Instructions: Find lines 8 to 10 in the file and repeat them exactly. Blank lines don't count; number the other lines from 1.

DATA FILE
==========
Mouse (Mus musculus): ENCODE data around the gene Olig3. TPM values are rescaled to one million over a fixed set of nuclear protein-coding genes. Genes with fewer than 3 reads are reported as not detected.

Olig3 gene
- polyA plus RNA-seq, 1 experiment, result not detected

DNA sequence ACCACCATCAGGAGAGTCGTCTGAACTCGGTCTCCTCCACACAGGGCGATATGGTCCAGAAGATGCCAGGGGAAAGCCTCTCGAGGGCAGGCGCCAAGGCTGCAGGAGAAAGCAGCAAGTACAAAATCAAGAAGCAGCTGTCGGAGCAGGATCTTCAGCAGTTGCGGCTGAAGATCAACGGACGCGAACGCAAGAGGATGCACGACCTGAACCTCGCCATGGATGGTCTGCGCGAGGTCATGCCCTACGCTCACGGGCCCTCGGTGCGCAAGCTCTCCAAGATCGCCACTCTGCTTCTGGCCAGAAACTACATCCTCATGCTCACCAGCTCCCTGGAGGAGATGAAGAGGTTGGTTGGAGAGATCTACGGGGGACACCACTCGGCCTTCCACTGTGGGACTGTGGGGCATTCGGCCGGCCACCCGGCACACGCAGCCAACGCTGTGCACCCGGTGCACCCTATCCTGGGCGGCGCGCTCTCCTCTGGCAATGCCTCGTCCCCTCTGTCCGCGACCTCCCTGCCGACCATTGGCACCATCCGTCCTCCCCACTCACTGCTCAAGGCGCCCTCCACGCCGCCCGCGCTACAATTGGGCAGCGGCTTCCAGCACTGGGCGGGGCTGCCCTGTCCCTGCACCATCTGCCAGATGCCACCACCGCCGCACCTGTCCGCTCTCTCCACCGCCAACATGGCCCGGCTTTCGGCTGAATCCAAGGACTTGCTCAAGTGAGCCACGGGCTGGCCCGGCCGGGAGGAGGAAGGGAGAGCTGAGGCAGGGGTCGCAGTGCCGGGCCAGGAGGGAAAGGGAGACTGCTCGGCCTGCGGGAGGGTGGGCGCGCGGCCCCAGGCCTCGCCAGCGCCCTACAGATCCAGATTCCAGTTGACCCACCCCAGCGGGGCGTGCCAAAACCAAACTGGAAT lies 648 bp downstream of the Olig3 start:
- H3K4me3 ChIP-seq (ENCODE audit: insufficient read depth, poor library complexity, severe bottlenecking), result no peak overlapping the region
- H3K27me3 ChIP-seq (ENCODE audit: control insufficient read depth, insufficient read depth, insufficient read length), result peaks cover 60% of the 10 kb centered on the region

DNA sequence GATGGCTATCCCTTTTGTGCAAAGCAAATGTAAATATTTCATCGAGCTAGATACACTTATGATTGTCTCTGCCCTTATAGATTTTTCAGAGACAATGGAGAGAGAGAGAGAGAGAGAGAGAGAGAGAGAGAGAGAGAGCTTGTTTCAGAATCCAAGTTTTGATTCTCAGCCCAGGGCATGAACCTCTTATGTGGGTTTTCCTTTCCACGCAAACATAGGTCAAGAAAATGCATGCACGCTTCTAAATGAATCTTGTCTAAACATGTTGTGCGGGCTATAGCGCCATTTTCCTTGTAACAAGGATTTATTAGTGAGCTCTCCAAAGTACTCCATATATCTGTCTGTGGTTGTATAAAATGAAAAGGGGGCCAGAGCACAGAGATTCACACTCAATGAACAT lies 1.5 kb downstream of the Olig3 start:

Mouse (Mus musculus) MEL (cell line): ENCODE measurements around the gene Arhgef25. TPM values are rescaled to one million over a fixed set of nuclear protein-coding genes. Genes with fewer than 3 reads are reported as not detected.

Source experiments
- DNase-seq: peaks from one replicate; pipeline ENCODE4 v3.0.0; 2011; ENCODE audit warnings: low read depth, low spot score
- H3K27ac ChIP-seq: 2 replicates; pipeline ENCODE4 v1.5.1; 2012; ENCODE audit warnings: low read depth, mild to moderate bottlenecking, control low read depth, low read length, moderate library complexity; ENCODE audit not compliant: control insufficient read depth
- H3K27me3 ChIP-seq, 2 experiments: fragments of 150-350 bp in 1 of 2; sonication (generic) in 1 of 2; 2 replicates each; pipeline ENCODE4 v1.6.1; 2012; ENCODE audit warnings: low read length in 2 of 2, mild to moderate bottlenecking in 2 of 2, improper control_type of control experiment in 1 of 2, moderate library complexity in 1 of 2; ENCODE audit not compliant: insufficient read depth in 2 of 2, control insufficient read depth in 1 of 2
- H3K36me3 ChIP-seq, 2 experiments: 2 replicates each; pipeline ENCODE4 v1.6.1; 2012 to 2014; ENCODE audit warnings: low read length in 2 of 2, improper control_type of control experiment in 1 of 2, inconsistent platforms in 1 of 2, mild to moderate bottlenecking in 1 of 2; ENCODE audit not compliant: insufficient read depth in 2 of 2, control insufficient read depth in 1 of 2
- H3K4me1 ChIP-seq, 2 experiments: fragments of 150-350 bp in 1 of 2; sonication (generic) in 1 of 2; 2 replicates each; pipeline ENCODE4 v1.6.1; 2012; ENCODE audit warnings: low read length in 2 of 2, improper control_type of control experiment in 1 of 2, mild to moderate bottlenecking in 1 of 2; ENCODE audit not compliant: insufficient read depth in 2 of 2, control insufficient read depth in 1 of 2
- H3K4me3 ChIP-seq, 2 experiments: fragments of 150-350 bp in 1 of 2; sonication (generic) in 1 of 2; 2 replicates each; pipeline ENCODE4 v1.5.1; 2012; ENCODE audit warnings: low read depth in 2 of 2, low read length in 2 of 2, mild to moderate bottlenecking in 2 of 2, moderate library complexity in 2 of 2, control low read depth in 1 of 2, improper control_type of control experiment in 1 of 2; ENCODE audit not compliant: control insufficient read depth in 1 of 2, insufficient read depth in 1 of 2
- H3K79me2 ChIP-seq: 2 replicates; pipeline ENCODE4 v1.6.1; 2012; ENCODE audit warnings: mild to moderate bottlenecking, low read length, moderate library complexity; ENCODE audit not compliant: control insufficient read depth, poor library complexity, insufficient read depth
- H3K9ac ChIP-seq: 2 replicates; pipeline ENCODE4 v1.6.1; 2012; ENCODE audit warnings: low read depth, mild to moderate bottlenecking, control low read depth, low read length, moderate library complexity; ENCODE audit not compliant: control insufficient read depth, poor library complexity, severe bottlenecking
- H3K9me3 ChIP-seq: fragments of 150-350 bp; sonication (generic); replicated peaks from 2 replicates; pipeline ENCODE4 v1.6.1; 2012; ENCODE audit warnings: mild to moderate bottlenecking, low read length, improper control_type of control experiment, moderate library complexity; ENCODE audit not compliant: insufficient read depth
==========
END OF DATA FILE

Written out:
Mouse (Mus musculus) MEL (cell line): ENCODE measurements around the gene Arhgef25. TPM values are rescaled to one million over a fixed set of nuclear protein-coding genes. Genes with fewer than 3 reads are reported as not detected.

Source experiments
- DNase-seq: peaks from one replicate; pipeline ENCODE4 v3.0.0; 2011; ENCODE audit warnings: low read depth, low spot score